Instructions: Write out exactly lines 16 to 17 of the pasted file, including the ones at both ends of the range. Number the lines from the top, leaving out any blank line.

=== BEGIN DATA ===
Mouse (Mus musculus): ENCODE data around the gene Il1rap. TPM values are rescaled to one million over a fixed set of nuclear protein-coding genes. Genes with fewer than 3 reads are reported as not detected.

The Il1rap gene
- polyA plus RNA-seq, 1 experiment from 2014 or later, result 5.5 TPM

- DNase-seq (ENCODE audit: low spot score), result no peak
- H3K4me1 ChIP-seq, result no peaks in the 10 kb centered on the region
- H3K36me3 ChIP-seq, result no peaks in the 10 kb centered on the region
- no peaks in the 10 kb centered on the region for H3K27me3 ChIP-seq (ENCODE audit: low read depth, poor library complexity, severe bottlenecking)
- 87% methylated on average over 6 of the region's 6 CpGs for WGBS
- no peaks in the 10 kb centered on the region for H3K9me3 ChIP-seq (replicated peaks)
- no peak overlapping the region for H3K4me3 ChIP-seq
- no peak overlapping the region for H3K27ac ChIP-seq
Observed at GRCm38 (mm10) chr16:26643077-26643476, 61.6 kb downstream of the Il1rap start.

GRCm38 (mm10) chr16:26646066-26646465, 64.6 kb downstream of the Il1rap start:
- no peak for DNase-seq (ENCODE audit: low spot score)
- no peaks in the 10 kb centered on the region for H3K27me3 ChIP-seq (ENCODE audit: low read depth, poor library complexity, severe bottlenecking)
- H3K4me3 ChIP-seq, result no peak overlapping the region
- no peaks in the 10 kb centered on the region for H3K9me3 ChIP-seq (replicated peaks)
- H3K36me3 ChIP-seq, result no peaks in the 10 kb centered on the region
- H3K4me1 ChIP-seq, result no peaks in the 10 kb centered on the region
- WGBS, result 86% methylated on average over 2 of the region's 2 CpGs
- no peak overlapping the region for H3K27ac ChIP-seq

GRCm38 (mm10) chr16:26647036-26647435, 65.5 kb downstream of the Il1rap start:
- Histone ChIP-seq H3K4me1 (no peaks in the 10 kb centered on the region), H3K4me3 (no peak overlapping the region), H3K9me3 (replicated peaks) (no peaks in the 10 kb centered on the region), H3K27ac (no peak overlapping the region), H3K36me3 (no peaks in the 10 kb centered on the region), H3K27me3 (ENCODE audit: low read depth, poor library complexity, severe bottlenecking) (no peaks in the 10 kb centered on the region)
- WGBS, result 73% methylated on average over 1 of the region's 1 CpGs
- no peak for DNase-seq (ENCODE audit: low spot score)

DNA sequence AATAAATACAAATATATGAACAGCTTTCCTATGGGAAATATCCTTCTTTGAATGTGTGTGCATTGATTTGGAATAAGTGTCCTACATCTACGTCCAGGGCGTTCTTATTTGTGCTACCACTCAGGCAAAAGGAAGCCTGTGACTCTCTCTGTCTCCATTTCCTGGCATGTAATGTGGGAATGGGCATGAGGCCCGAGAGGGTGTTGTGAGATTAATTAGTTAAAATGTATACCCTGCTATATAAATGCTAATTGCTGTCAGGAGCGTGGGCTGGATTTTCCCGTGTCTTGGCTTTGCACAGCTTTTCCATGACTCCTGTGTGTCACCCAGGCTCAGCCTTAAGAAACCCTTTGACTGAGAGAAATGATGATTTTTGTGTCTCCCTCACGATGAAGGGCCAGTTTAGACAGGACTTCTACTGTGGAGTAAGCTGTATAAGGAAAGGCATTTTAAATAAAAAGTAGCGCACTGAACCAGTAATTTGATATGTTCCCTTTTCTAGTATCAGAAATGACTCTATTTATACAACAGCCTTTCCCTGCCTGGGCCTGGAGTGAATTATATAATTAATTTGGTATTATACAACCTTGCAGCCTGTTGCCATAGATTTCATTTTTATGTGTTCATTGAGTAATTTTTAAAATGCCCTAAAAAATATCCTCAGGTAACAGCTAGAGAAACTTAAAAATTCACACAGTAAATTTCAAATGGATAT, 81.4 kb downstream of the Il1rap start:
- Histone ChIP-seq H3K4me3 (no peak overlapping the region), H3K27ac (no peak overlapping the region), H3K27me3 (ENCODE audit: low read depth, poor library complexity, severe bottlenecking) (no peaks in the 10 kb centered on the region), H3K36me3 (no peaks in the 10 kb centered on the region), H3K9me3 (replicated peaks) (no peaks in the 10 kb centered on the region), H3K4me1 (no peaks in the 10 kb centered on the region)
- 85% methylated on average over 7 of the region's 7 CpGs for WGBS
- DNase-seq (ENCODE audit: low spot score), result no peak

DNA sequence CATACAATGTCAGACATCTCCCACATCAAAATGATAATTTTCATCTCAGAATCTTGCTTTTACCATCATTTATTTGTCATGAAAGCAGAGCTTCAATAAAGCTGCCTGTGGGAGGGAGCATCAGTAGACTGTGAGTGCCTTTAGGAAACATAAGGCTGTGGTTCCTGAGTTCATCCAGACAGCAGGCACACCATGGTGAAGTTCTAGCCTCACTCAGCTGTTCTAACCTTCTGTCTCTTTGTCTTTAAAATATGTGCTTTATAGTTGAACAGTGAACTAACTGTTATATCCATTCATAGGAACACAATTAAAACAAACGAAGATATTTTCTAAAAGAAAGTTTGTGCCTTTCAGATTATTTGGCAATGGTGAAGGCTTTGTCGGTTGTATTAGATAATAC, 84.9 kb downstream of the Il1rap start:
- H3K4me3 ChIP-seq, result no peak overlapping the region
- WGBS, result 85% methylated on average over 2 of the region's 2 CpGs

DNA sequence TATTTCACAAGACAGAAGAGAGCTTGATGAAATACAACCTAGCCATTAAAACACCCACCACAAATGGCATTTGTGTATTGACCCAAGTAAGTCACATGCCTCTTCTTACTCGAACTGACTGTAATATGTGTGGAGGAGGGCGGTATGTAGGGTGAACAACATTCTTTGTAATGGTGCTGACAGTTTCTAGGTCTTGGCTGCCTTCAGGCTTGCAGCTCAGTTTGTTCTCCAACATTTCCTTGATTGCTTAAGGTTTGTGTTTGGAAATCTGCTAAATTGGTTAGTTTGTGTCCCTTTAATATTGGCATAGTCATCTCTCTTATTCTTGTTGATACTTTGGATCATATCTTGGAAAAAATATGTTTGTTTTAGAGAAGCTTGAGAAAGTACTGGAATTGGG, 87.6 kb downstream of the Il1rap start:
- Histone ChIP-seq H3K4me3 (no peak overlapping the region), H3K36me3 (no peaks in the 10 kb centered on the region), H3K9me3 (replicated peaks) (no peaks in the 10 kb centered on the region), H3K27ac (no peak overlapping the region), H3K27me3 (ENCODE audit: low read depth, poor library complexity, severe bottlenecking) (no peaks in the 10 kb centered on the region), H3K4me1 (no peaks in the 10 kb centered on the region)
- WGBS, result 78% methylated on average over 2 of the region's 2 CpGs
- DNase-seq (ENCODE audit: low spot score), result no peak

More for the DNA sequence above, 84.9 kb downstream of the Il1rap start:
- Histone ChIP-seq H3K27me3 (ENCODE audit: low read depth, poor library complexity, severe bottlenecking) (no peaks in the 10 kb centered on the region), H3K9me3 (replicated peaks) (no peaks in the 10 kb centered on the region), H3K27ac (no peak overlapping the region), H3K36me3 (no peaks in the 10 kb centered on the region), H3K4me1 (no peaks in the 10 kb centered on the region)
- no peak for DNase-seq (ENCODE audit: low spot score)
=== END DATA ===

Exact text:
- H3K4me3 ChIP-seq, result no peak overlapping the region
- no peaks in the 10 kb centered on the region for H3K9me3 ChIP-seq (replicated peaks)